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South Salt Lake • Utah Attorney General Mark Shurtleff and an adviser to New York City Mayor Michael Bloomberg asked mayors Wednesday to help refocus the debate and show how fixing immigration could boost the economy and create jobs.

"The immigration issue really is an economic issue," Shurtleff told a Utah League of Cities and Towns forum attended mostly by area mayors. That's partly because the economy still depends heavily on labor by undocumented workers, he said, and ways must be found to fill that need within the rule of law.

"Smarter immigration policies will lead to more American jobs," said Jeremy Robbins, the Bloomberg adviser who manages the Partnership for a New American Economy, a coalition of business leaders and mayors pushing for reforms that could help the economy. It advocates passing some easy reforms now, such as raising quotas for some types of legal immigration.

For example, Robbins said giving more green cards to highly educated immigrants could spur jobs for others by helping companies that lack such key employees to expand. Similarly, he said, more visas should be made available to immigrants willing to invest here and start new businesses.

Even in farming, he said, "the system is fundamentally built right now on illegal farm workers." Deporting such workers would leave crops rotting in fields, he warned, and cut jobs among suppliers, transporters and processors — in the end, hurting consumers.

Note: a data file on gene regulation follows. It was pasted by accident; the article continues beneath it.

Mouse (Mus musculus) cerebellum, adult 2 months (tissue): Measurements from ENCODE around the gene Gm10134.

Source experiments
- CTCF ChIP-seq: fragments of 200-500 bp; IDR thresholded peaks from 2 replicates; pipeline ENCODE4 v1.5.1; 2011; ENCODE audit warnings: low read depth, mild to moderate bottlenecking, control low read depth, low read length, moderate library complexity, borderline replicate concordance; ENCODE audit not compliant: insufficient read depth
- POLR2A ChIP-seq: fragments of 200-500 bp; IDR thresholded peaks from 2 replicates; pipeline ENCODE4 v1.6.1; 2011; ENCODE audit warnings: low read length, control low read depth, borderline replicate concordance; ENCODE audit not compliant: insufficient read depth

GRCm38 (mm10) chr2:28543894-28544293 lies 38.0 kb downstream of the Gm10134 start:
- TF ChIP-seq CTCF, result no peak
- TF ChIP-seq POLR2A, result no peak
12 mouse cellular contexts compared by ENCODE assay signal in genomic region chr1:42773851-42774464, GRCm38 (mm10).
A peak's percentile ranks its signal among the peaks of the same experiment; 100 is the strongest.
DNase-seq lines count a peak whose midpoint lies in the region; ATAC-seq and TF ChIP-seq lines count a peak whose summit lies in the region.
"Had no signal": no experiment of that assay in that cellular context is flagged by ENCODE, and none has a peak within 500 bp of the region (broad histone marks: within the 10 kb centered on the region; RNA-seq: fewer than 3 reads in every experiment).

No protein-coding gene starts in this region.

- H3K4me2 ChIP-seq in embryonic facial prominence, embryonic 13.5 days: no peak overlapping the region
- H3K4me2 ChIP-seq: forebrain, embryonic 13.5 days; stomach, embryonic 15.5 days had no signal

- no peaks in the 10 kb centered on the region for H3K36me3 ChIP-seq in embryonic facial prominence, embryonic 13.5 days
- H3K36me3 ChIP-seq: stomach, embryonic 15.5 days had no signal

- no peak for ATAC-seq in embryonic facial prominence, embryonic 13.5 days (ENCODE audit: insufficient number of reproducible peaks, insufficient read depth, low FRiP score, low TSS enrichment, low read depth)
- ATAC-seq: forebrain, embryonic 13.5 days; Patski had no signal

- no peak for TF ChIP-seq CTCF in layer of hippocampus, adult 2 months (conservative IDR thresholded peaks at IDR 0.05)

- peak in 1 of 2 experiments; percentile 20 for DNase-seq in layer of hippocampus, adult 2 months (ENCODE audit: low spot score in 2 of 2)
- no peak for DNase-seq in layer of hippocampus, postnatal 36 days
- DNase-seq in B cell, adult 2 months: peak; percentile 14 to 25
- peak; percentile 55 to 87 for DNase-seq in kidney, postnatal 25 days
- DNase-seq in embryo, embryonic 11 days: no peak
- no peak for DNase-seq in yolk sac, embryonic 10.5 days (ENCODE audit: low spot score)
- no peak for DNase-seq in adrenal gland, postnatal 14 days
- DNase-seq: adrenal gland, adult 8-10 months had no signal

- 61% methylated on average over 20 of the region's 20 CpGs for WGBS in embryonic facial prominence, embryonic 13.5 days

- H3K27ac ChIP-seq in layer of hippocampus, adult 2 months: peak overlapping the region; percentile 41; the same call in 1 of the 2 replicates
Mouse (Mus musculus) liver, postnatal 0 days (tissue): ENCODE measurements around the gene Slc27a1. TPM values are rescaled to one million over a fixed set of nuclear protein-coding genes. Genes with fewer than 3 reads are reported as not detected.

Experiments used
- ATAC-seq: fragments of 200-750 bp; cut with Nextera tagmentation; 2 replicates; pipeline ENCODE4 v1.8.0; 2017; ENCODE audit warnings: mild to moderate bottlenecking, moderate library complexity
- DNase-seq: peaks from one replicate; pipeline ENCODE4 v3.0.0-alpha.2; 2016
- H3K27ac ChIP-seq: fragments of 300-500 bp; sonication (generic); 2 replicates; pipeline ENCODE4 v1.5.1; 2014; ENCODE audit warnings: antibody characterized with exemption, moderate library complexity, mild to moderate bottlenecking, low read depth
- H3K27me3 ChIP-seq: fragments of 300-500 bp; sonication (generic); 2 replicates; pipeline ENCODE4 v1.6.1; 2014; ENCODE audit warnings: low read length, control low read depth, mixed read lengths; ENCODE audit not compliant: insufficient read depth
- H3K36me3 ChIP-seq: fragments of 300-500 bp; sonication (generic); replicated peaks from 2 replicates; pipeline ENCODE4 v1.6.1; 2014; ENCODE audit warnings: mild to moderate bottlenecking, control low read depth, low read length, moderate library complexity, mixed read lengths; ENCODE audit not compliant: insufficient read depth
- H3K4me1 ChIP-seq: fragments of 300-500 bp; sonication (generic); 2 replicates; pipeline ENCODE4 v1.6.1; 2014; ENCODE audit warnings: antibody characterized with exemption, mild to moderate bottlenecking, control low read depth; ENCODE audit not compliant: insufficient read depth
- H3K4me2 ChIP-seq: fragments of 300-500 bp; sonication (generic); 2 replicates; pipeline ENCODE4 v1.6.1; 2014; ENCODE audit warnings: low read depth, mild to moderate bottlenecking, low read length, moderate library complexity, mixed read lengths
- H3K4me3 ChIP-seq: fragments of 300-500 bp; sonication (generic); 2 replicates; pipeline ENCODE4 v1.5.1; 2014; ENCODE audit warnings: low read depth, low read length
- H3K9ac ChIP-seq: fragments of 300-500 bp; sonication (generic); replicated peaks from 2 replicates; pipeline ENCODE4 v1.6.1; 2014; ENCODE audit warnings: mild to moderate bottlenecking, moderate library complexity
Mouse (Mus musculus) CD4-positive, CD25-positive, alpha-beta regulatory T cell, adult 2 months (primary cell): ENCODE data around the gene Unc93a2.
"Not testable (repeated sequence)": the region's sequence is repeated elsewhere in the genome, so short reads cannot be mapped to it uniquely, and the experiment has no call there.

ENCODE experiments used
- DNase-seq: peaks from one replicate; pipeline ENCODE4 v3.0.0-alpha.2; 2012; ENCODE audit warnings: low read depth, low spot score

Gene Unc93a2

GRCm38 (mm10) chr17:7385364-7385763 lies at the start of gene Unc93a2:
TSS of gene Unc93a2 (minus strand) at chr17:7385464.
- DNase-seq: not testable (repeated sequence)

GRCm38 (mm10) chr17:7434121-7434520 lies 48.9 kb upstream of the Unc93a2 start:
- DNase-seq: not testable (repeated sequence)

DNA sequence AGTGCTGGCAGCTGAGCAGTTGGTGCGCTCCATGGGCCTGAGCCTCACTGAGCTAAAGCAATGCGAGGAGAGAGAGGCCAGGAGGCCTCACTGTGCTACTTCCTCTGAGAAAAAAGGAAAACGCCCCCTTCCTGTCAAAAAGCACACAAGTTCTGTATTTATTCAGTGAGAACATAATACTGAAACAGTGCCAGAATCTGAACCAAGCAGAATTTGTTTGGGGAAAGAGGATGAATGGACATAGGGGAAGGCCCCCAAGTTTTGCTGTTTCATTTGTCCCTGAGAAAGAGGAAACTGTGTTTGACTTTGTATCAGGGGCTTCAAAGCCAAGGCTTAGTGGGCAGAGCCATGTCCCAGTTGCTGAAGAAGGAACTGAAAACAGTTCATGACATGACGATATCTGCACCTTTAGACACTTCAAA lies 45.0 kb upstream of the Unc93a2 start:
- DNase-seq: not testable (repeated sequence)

"You need a primary solution and deportation is just not one," he said "Something that people can get behind that makes sense is [one] that uses penalties, has a path to learn English. … I think that is the only viable solution that's out there."

Shurtleff said a focus shift to immigration as an economic issue might even help support Utah's new guest-worker law.

"I do believe that it is constitutional for this reason. It is similar to granting a driving-privilege card. By giving a guest-worker permit, we're not making a change in federal law," he said. "We're not making someone legal who is illegal. We're simply saying we want to bring you out of darkness" and stop any need of identity theft to work.

But, he noted, "it is against federal criminal law for an employer to hire an illegal alien. So we're looking to convince them [the Justice Department] to look at prosecutorial discretion," not to go after those who hire people with a Utah guest-worker card, and also to defer deportation of the workers.